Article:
THE INDIAN MEDIA IS LIKE pliable dough. It can be kneaded, punched, stretched and rolled in all directions. If overworked, it turns rubbery, dense and inert. And if the hands that knead it are dirty, it becomes impossible to separate the grime from the good. External pressures and internal pollutants jointly compromise the loaf.
In the past two years, there have been a number of examples of our institutions and politicians overworking the press. The union information and broadcasting minister officially advised journalists on how to cover the prime minister. The minister for telecom constituted a body to curtail press freedoms on the internet. The BJP’s prime ministerial candidate warned journalists to blindly toe a chauvinistic line. A Silchar court in the north-east and a Pune court in the west issued ex-parte injunction orders forcing media companies to remove journalistic content from websites. A Karnataka court tried a woman journalist under the draconian Unlawful Activities Prevention Act for exposing police corruption. A Tamil Nadu court barred the publication of a reported biography of a chief minister, since it displeased her. And a Delhi court blocked the release of a movie that “contains sex and vulgarity” that hurt religious sentiments.
Within the media industry, there was plenty of grime. Media owners bargained with the government to secure lucrative licenses to mine coal blocks in return for their power to influence the public. Editors got caught on tape striking deals with lobbyists, but remained arrogantly unapologetic. Owners fired political editors who wrote about politics independently. Many reporters—as an article in this issue on the glamorous national security beat demonstrates—increasingly peddle lies as news. And as I write this, the news breaking about Tehelka founder Tarun Tejpal’s alleged sexual assault of his colleague reminds us that many male editors habitually harass their female staff, ensuring that newsrooms are no safer than the streets for women. The dough is destroyed from the exterior and the interior.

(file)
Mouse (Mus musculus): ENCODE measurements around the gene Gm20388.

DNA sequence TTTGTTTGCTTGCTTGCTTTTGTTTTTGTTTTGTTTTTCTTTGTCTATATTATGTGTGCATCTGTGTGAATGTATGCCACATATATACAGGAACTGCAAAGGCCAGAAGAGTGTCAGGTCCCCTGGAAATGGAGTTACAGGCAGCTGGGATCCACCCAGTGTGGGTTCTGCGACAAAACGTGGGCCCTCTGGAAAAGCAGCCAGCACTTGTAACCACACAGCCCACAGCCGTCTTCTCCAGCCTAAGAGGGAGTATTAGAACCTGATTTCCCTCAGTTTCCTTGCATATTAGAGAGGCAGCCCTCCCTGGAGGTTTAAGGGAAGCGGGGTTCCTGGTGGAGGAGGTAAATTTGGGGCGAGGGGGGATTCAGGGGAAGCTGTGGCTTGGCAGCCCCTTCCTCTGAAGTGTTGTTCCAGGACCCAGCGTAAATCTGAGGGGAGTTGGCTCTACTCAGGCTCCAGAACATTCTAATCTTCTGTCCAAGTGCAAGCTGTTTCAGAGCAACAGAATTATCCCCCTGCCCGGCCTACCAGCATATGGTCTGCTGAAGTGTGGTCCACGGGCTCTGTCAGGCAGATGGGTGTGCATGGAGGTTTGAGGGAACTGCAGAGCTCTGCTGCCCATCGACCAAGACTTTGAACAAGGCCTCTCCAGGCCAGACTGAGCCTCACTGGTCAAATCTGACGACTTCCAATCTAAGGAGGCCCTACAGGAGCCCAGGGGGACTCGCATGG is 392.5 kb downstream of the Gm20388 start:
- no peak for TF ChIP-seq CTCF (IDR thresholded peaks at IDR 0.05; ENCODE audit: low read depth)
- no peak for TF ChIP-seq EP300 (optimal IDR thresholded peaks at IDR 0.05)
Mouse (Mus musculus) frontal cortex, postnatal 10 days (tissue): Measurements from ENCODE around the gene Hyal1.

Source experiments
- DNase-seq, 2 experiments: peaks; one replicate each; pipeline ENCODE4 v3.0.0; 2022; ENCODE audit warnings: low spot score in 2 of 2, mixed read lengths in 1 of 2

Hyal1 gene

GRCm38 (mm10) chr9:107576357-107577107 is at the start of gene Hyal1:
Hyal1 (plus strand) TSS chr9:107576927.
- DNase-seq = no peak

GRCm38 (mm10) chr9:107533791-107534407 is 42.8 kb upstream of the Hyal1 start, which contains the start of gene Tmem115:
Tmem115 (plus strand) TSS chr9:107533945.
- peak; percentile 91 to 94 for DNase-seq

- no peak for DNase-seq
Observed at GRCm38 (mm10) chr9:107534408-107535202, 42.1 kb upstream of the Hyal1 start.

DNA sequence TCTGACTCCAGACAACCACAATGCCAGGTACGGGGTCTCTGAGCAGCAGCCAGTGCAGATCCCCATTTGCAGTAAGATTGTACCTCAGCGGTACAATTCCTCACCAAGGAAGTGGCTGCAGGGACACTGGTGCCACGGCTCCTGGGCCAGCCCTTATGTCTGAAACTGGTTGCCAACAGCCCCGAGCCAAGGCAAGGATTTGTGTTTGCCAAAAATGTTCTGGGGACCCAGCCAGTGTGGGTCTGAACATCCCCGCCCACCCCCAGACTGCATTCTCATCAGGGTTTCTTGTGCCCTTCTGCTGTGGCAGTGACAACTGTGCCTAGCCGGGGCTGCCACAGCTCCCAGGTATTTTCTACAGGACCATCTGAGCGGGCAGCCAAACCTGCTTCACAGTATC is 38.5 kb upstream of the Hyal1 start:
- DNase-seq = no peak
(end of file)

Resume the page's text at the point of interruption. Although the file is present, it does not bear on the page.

Having thought through some of the specific instances of the external punches on the media and the ugly impairments inside the media, large questions bog my mind. Why is our journalism so pliable? What gives external forces the temerity to shape the media to their own ends? What is it in our democratic culture that makes the media subordinate itself to the legislature, executive, judiciary and corporations—making it susceptible to inappropriate influence? (See the cover story on Network18 for an incident in which Forbes India pulled a story off the press because it irked the finance ministry.) And looking inward, why don’t we have the sense of duty in our media culture that compels us to say no to influence?
We don’t have—like a few democracies do, and like all democracies ought to—a well-articulated philosophical framework by which to think about the media, that would define to all—politicians, judges, bureaucrats, police, academics, media owners, editors and reporters—what the rules of the game are. As a society, our readings of the roles and responsibilities of the press are so diverse that, if the 30 sitting Supreme Court judges were asked individually about where a citizen’s fundamental right of speech and expression ends and our innumerable laws on telegraphs, defamation, official secrets, sedition, and public safety—all of which have clauses that clash with fundamental rights—take over, the chances are you would get 30 different opinions.